The UAE offers economic opportunities to the rich and poor. For those with modest means, trying to move up the ladder often requires incurring substantial debt at the outset. That is why, according to one recent estimate, the average UAE resident owes creditors Dh41,000.
A mixture of poor planning and bad fortune mean that for a subset, the debt becomes unmanageable. The National‘s online Debt Panel is replete with letters from distressed borrowers searching for a way out of debt cycles; what is that makes humans so prone to these difficult episodes?
There are two main psychological phenomena that get us into trouble: hyperbolic discounting, and the good news-bad news effect.
It is human nature to exhibit a preference for consuming things in the present rather than the future; this is described as discounting the future. To understand hyperbolic discounting, which is a cognitive bias that is useful to economists trying to understand personal debt problems, we first have to grasp its simpler antecedent, exponential discounting.
When you make a choice that involves a future act, absent the arrival of any new, relevant information, when that future time arrives, you should stick to what you planned to do. This is known as exponential discounting of the future, and someone conforming to it is being dynamically consistent. Thus, if you set your alarm to 6am because you want to get up at 6am, when it rings, you get up.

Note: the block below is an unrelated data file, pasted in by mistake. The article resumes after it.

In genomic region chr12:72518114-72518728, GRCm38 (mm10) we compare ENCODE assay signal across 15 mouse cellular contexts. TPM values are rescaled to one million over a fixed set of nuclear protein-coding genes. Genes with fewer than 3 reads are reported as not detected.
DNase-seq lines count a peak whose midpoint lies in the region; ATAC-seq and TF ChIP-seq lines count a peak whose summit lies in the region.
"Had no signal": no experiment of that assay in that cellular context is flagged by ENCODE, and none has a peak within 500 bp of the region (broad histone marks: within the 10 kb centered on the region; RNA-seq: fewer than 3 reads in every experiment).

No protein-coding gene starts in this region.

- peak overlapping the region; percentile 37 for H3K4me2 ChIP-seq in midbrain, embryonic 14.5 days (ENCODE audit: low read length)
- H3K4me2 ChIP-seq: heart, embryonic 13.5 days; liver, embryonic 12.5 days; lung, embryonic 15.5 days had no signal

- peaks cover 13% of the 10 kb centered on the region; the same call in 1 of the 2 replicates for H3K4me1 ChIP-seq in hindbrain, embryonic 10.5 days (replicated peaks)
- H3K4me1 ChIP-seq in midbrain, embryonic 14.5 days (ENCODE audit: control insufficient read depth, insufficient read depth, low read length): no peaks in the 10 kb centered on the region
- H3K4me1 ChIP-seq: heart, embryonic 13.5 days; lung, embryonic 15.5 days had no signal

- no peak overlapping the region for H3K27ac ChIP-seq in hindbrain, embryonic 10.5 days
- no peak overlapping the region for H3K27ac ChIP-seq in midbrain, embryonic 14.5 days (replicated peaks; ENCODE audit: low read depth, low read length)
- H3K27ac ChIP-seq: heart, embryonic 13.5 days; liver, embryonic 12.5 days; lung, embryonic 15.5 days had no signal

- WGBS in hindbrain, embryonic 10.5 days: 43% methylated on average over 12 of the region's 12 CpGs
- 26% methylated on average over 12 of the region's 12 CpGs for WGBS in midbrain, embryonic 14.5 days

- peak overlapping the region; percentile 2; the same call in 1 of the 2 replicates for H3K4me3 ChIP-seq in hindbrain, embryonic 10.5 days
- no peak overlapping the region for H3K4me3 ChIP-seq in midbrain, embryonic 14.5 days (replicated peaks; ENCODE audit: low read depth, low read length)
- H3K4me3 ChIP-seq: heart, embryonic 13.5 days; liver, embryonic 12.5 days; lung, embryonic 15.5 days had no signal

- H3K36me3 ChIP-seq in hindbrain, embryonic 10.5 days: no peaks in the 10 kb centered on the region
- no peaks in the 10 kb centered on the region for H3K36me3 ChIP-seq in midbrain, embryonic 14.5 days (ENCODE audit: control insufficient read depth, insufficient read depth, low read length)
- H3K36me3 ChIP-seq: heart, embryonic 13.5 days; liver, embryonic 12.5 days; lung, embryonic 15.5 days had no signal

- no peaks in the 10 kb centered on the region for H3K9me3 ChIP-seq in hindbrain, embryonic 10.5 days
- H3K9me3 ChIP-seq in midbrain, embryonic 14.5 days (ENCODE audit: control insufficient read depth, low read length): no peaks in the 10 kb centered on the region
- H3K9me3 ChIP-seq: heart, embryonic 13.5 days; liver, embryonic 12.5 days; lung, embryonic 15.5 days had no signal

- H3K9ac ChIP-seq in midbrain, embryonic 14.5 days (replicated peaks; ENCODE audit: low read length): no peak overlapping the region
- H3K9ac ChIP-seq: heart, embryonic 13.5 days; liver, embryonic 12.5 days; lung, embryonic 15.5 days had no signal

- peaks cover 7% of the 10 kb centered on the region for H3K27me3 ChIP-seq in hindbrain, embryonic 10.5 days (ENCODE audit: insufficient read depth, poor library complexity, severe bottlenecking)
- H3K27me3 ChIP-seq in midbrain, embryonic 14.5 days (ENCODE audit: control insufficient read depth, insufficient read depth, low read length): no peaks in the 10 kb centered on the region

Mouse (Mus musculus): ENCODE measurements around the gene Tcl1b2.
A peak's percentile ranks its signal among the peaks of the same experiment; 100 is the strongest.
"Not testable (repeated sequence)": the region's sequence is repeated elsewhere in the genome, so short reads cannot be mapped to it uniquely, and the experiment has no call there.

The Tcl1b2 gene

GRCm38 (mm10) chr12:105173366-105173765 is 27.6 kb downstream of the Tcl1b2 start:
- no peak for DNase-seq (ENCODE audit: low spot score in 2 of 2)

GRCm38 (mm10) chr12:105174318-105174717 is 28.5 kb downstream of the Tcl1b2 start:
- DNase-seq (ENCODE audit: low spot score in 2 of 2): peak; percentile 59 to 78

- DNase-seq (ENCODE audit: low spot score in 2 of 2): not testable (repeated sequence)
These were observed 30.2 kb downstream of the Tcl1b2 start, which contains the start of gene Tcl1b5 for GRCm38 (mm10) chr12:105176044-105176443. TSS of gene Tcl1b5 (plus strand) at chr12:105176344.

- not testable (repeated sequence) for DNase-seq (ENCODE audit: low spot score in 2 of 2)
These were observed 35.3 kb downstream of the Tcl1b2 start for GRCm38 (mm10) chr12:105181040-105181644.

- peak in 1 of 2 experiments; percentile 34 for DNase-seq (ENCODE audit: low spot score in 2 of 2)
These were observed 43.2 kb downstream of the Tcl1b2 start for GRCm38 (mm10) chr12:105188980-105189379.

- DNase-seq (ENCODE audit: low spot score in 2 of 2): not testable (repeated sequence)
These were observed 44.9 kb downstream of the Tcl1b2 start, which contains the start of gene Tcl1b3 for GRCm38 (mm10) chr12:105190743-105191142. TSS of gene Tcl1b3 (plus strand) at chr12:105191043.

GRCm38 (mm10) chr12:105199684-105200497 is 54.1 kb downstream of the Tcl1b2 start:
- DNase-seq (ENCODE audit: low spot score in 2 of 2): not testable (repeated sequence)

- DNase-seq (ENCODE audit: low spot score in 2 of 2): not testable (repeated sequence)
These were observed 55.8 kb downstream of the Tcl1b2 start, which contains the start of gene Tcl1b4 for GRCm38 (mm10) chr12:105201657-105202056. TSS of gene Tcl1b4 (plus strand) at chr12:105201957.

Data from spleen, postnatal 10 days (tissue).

If that sounds implausible, then that’s because in practice, you are more likely to be a hyperbolic discounter of the future, or a dynamically inconsistent decision-maker. That means that you succumb to an additional dose of discounting when the future time comes around, and critically, it is an additional dose that you can work around only imperfectly. No matter how many times you tell yourself that you will wake up at 6am tomorrow because it is in your interest to rise at that time, when the alarm finally rings, the bed seems extra warm, and your plans for the rest of the day seem less important than you anticipated that they would feel last night.